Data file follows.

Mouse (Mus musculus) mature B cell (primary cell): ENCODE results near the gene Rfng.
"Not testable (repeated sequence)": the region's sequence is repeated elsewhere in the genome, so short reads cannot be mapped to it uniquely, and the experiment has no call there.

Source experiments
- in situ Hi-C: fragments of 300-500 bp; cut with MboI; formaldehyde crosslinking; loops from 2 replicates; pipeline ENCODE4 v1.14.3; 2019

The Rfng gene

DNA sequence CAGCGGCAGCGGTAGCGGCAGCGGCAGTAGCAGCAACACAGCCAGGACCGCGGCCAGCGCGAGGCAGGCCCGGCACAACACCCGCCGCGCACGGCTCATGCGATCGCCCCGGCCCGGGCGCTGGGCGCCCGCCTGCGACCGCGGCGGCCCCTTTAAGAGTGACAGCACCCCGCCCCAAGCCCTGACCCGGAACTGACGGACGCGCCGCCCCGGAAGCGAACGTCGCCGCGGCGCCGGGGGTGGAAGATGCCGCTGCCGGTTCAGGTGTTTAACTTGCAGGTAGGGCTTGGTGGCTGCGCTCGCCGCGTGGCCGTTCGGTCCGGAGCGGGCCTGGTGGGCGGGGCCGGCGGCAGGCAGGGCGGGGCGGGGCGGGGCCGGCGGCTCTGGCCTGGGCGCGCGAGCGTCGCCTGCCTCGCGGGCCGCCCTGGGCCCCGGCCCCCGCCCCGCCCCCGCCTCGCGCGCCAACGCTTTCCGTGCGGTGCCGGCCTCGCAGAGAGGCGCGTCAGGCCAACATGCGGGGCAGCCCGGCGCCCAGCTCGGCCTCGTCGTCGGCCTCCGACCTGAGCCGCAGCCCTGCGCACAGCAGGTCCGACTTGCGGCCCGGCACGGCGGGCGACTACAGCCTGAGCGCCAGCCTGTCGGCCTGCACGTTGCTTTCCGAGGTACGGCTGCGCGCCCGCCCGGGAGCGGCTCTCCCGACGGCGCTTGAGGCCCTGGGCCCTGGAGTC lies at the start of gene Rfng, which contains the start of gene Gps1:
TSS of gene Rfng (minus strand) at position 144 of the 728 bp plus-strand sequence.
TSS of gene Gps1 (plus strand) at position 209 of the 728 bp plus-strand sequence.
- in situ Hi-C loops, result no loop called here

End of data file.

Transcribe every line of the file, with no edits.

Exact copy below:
Mouse (Mus musculus) mature B cell (primary cell): ENCODE results near the gene Rfng.
"Not testable (repeated sequence)": the region's sequence is repeated elsewhere in the genome, so short reads cannot be mapped to it uniquely, and the experiment has no call there.

Source experiments
- in situ Hi-C: fragments of 300-500 bp; cut with MboI; formaldehyde crosslinking; loops from 2 replicates; pipeline ENCODE4 v1.14.3; 2019

The Rfng gene

DNA sequence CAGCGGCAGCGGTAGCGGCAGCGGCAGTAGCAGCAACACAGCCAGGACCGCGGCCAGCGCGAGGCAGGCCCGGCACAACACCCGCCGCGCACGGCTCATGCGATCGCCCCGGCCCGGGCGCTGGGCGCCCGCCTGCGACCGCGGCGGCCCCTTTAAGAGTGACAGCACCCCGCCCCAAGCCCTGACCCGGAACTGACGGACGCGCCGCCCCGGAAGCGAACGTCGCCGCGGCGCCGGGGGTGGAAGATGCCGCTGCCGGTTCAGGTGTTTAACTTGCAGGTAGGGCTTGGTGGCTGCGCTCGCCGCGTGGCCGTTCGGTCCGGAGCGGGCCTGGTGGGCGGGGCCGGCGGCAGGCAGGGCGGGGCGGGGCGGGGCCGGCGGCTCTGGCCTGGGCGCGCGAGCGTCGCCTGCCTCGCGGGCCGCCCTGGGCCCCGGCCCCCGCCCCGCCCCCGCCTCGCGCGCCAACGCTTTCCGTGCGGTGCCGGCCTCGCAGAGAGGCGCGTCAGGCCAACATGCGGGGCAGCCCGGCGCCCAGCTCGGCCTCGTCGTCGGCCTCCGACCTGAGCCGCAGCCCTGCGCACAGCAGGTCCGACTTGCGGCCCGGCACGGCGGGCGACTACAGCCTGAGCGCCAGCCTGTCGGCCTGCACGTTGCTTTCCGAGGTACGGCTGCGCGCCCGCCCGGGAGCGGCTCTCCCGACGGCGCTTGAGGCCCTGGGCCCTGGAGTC lies at the start of gene Rfng, which contains the start of gene Gps1:
TSS of gene Rfng (minus strand) at position 144 of the 728 bp plus-strand sequence.
TSS of gene Gps1 (plus strand) at position 209 of the 728 bp plus-strand sequence.
- in situ Hi-C loops, result no loop called here